Project Censored’s top 10 stories show old patterns alive and well

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click to enlarge ANSON STEVENS-BOLLEN
Anson Stevens-Bollen

10. Activists Call Out Legacy of Racism and Sexism in Forced Sterilization

Forced sterilization was deemed constitutional in a 1927 Supreme Court decision, Buck v. Bell, after which forced sterilizations increased dramatically, to at least 60,000 forced sterilizations in some 32 states during the 20th Century, predominantly targeting women of color. And while state laws have been changed, it’s still constitutional, and still going on today — with at least five cases of women in ICE custody in Georgia in 2019 — while thousands of victims await restitution, as reports from the Conversation and YES! Magazine has documented.

“Organizations such as Project South, California Latinas for Reproductive Justice, and the Sterilization and Social Justice Lab are actively working to document the extent of this underreported problem — and to bring an end to it.” Project Censored noted. But their work is even more underreported than the problem itself.

“During the height of this wave of eugenics by means of sterilization in the U.S., forced hysterectomies were so common in the Deep South that activist Fannie Lou Hamer coined the term ‘Mississippi Appendectomy’ to describe them,” Ray Levy Uyeda wrote in a YES! Magazine article, “How Organizers are Fighting an American Legacy of Forced Sterilization,” which begins with the story of Kelli Dillon. Dillon was a California prison inmate in 2001 when she underwent a procedure to remove a potentially cancerous growth — and the surgeon simultaneously performed an unauthorized hysterectomy, one of 148 forced sterilizations that year in California prisons, and one of 1,400 carried out between 1997 and 2010.

Dillon began organizing inside the women’s prison gathering testimonials from other victimized prisoners “and provided the personal accounts to staff at Justice Now that was laying the groundwork to petition for legislation that would ban the procedures in prisons,” Uyeda reported. She eventually sued the state of California for damages, and helped to shape legislation to compensate victims (finally passed this year) a story told in the 2020 documentary film, Belly of the Beast.

"All forced sterilization campaigns, regardless of their time or place, have one thing in common. They involve dehumanizing a particular subset of the population deemed less worthy of reproduction and family formation," Alexandra Minna Stern wrote at the Conversation. Stern directs the Sterilization and Social Justice Lab, where "Our interdisciplinary team explores the history of eugenics and sterilization in the U.S. using data and stories" — 35,000 of them so far captured from "historical records from North Carolina, California, Iowa and Michigan."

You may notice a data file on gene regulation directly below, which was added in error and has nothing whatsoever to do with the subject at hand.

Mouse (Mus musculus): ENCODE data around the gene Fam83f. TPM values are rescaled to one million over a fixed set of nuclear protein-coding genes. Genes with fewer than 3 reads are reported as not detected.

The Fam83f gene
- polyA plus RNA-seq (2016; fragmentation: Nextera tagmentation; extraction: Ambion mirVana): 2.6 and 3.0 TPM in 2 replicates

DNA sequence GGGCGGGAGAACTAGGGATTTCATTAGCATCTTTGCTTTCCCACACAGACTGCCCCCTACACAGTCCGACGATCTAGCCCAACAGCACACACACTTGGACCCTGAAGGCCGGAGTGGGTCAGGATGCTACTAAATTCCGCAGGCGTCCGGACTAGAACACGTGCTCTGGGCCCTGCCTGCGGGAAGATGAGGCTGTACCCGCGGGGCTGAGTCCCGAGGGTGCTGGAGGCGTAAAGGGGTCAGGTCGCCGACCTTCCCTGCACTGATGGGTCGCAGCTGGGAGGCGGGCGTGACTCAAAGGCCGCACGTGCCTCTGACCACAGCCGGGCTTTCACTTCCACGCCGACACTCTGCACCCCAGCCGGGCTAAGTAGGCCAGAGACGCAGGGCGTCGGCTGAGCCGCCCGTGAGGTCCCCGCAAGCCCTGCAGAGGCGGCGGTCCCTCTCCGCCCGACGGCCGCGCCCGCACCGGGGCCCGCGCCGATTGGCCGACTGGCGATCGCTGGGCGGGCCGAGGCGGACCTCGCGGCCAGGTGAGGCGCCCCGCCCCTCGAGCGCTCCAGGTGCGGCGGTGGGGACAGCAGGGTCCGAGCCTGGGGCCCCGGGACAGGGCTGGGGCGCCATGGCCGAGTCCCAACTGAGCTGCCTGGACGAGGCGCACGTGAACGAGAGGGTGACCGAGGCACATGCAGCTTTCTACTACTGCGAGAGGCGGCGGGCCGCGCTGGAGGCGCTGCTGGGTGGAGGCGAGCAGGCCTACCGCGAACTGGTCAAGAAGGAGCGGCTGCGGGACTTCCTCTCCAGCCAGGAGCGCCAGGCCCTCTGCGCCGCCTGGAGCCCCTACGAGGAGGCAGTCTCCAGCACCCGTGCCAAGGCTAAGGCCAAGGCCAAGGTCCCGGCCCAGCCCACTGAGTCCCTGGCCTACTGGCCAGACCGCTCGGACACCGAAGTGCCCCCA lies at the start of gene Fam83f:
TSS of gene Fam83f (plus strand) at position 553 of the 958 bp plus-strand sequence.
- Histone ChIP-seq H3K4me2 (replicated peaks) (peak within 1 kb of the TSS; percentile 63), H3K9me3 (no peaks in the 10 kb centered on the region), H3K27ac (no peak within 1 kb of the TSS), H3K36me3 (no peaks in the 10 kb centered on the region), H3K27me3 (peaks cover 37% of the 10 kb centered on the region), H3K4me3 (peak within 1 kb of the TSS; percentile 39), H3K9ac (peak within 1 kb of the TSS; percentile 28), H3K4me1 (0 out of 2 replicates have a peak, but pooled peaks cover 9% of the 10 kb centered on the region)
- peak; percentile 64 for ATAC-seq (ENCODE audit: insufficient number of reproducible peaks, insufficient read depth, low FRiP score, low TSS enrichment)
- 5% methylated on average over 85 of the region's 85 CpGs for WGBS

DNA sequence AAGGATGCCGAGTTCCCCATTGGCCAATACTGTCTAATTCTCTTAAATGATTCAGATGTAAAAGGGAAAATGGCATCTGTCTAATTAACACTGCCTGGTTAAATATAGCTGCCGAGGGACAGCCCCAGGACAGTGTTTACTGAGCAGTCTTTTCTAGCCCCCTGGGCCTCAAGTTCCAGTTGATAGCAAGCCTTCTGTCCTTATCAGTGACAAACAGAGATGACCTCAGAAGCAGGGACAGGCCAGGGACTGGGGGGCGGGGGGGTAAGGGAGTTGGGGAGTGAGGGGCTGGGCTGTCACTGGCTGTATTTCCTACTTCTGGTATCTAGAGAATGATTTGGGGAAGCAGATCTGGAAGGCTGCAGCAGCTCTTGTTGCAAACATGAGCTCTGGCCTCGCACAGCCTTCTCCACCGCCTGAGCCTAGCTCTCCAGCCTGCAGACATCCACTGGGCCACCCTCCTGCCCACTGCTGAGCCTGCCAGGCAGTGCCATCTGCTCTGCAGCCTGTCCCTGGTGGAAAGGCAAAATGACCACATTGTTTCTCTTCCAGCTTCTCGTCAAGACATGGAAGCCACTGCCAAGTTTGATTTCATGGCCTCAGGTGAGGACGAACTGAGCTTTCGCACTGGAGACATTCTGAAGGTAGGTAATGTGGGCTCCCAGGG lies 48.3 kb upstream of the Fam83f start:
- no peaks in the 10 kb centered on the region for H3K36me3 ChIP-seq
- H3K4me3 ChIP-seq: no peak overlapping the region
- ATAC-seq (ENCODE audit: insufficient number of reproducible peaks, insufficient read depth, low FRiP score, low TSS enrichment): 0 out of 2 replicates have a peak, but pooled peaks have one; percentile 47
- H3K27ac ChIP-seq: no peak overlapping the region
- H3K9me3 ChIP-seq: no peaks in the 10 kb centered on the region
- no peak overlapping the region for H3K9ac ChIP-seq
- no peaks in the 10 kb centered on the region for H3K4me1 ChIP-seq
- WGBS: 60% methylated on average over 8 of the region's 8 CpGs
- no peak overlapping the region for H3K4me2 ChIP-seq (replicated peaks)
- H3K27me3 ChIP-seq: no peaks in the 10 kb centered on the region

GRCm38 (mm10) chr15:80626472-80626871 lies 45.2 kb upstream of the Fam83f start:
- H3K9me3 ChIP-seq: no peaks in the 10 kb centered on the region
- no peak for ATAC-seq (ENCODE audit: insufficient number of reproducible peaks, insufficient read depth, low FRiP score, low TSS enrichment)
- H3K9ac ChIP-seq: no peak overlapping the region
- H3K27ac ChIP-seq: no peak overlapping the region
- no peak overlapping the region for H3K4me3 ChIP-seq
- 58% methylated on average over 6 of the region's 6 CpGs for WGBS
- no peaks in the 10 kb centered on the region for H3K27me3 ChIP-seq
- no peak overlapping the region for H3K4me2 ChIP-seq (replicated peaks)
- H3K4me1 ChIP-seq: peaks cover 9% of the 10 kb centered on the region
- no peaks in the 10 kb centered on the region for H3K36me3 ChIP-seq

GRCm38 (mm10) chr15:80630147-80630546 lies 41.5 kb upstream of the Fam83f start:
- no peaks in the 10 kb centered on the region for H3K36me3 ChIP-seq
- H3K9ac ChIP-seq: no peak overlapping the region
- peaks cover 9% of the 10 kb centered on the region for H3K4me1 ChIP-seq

The history was more complicated than one might expect, Stern explained. “At first, sterilization programs targeted white men, expanding by the 1920s to affect the same number of women as men. The laws used broad and ever-changing disability labels like ‘feeblemindedness’ and ‘mental defective.’ Over time, though, women and people of color increasingly became the target, as eugenics amplified sexism and racism,” she wrote. “It is no coincidence that sterilization rates for Black women rose as desegregation got underway.”

“California Latinas for Reproductive Justice is working to secure legislative change for victims of the state’s sterilization efforts between 1909 and 1979,” Uyeda wrote. It was signed into law after Project Censored’s book went to print, making California the third state with such legislation, following the lead of North Carolina and Virginia, in 2013 and 2015, respectively.

“The history of eugenics has been thoroughly researched and criticized by scholars and human rights activists, but coverage by the corporate media of the US practice of forced sterilization throughout the 20th century and into the 21st has tended to be limited and narrowly focused,” Project Censored noted. There was some corporate news coverage after the ICE forced sterilization stories emerged, but generally without “any mention of the activists resisting the practice. … Some establishment press articles on the topic of forced sterilization include comments from members of these organizations to provide context on the issue, but few spotlight the groups’ tireless organizing and record of accomplishments.” Two exceptions cited were articles from Marie Claire magazine and Refinery29, “a website targeted at younger women.” This only began to change in July 2021, as Project Censored’s book was going to print, “with the Associated Press and other establishment news outlets reporting that California is preparing to approve reparations of up to $25,000 per person to women who had been sterilized without consent.”

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